Note that analysis of battery usage data generally applies to analysis of any internal power source that provides power to operate a system for a limited time and can include other devices that cooperate with the internal power source, such as an external adapter. The internal power source evaluation includes the type of internal power source, such as a manufacturer name or a classification based upon power ratings, such as storage capacity, discharge rate, charge rate, number of battery cells, etc . . .

Referring now to FIG. 7, a flow diagram depicts another example embodiment of a process for selecting battery configurations based upon usage data, such as hours on battery, number of battery sessions and discharge session depth. Summary parameters for use in analysis include: cumulative number of discharge sessions over time t that end with less than a predetermined charge, such as 15%, with the discharge determined no matter the starting charge level at discharge or the number of battery sessions involved; and the cumulative number of discharge sessions over time t that result in greater than a predetermined charge, such as 80% discharge of the battery in a single session regardless of the starting charge level. Alternative summary parameters may be selected as desired to define a given battery usage scenario. The process starts at step 110 with retrieval of a list of unique identifiers of information handling systems having monitored usage data. At step 112 a unique identifier is selected for analysis. At step 114, a determination is made of whether the hours operating on battery for the information handling system is tracked, and if not the process continues to step 116 to drop the identifier and returns to step 112 for the next identifier. At step 118, the total number of records for the identifier is compared with threshold a and, if not greater than a, the process continues to step 120 to present that not enough data is present and returns to sep 112 for the next identifier. If enough records exist at step 118, the process continues to step 122 to determine whether usage data is available for discharge depth on the information handling system. If discharge depth usage data is not available, the process continues to step 124 for a more limited analysis of comparing average hours on battery with a threshold h. If average hours on battery is greater than h, the end user associated with the information handling system is classified as a high battery user and the process returns to step 112 for the next unique identifier.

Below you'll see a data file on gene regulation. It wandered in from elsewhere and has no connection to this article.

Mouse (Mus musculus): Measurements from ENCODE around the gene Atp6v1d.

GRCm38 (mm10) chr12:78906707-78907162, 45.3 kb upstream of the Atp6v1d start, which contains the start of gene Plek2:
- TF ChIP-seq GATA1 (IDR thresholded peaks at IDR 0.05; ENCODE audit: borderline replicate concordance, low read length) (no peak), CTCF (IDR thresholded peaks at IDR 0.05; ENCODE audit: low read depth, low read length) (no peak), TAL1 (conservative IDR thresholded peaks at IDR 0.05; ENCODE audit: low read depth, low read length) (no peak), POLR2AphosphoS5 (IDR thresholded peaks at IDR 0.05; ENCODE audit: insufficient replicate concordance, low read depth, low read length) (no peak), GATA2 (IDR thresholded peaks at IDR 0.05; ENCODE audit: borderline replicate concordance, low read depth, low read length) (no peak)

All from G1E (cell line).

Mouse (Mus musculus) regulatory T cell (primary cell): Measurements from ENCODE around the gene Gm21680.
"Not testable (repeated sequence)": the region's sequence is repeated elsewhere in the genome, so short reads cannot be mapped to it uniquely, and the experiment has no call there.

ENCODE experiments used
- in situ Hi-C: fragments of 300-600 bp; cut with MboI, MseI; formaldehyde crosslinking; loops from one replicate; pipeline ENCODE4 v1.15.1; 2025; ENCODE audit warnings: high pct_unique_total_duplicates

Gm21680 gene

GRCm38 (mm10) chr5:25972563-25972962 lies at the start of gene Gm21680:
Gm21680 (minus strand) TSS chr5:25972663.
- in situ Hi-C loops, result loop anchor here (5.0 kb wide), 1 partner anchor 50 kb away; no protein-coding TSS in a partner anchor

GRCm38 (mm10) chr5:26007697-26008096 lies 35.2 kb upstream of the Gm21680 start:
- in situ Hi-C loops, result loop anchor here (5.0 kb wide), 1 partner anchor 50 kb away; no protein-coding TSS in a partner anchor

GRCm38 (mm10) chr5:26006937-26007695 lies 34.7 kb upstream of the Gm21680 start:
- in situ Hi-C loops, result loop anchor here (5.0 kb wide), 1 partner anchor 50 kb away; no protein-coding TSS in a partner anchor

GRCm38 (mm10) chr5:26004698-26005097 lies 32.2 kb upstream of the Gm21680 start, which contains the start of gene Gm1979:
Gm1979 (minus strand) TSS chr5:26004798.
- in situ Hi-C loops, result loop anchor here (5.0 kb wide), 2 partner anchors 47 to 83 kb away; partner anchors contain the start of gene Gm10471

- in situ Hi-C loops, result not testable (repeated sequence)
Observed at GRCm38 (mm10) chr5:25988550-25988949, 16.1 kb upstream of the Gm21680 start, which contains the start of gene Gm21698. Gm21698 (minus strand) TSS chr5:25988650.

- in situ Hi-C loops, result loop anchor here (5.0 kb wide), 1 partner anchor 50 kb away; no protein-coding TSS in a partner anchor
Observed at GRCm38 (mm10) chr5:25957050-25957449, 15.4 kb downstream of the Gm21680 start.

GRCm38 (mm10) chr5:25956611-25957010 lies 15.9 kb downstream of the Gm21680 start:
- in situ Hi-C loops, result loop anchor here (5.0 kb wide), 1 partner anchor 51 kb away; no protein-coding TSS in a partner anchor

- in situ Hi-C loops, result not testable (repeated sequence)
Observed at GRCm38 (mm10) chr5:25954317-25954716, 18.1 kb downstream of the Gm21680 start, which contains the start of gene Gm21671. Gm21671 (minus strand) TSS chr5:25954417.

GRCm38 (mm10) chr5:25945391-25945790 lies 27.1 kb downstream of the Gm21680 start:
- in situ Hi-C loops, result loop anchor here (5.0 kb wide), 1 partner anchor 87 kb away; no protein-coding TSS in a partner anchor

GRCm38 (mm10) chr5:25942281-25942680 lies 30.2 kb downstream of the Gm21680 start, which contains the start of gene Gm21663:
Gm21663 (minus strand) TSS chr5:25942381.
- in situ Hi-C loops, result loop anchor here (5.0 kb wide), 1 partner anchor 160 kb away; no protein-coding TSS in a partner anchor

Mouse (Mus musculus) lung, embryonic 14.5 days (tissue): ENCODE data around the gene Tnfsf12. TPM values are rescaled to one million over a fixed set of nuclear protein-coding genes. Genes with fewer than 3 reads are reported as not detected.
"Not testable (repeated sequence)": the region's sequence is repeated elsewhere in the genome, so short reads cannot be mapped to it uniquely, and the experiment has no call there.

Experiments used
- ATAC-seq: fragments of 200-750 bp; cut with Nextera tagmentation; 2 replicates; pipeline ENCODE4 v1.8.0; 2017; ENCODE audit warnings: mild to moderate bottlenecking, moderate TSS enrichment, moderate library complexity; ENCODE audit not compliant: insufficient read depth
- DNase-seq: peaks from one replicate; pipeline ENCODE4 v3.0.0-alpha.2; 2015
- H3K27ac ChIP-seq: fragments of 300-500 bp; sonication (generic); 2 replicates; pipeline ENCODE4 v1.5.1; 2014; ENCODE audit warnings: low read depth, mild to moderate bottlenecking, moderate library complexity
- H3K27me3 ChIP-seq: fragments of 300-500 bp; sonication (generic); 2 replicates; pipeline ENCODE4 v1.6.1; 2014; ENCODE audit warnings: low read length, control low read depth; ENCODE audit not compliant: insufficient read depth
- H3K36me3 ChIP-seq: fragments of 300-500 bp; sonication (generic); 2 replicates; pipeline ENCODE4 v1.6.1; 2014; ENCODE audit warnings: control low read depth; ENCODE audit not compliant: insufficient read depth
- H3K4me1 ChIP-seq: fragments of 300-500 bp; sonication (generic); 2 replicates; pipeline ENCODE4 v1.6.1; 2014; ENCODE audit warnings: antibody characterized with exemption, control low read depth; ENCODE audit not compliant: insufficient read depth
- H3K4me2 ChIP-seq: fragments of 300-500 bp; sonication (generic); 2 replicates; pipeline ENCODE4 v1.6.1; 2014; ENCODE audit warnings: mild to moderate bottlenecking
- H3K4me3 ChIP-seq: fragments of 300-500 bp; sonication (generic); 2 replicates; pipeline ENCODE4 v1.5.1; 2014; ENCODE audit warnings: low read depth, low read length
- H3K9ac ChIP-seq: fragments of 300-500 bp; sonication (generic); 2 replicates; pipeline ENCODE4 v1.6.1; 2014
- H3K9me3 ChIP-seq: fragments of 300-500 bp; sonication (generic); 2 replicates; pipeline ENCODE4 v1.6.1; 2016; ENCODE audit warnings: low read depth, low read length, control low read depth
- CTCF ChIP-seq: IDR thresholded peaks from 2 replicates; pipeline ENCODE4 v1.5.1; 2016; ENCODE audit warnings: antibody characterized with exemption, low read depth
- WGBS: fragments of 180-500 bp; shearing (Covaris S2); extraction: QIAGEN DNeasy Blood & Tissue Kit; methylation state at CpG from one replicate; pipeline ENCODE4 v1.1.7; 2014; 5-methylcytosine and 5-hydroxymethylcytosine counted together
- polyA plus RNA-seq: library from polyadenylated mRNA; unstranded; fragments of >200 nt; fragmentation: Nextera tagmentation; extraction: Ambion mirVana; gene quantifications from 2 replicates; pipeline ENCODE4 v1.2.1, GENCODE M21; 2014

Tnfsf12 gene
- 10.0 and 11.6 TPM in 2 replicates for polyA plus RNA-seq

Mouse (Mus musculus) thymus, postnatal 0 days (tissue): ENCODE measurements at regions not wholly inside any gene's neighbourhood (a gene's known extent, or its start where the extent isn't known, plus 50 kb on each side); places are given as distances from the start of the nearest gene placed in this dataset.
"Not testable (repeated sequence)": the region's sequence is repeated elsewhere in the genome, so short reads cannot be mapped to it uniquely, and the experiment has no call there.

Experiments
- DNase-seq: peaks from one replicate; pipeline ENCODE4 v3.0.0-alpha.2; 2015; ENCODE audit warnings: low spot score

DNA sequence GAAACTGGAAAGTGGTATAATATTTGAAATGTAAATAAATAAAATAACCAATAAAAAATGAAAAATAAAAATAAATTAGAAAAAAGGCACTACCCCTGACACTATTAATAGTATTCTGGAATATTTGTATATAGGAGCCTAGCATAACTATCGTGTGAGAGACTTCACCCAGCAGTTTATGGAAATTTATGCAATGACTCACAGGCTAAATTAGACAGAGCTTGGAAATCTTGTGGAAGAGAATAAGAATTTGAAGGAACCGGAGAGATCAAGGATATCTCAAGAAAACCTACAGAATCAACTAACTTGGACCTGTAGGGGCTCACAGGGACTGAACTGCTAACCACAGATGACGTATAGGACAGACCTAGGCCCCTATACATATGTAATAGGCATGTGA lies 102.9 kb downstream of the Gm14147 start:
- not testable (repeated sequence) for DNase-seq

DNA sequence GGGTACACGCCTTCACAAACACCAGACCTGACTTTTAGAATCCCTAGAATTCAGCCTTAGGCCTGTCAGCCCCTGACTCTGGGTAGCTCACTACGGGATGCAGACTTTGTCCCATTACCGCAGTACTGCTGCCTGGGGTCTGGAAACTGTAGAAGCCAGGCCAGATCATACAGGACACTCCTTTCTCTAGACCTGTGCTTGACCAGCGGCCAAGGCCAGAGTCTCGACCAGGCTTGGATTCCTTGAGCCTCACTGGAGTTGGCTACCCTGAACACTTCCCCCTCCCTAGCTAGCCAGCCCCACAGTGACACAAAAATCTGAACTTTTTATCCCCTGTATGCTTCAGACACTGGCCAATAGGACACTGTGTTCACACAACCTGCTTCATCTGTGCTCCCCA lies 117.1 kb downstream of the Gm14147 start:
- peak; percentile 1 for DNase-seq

If at step 122 discharge data is available, then the process continues to step 128 to calculate U, which is the ratio of discharge sessions that ended with less than the predetermined discharge level, such as 15% power versus total number of sessions. If the ratio U is not greater than or equal to a threshold ratio x, then at step 132 the user associated with the information handling system is classified as in need of a larger battery. If the ratio U is greater than or equal to the threshold x at step 130, the process continues to step 134 to analyze the number of discharges. In the example embodiment of FIG. 7, a value T is calculated by the count of discharge depths greater than the predetermined discharge level, such as 80%, divided by the total number of days monitored. If the calculated value t is greater than or equal to a threshold Y, then the user is classified as needing a larger battery. If the calculated value T is not greater than or equal to the threshold Y, then the users current battery is adequate. The process then returns to step 112 to analyze the next unique identifier.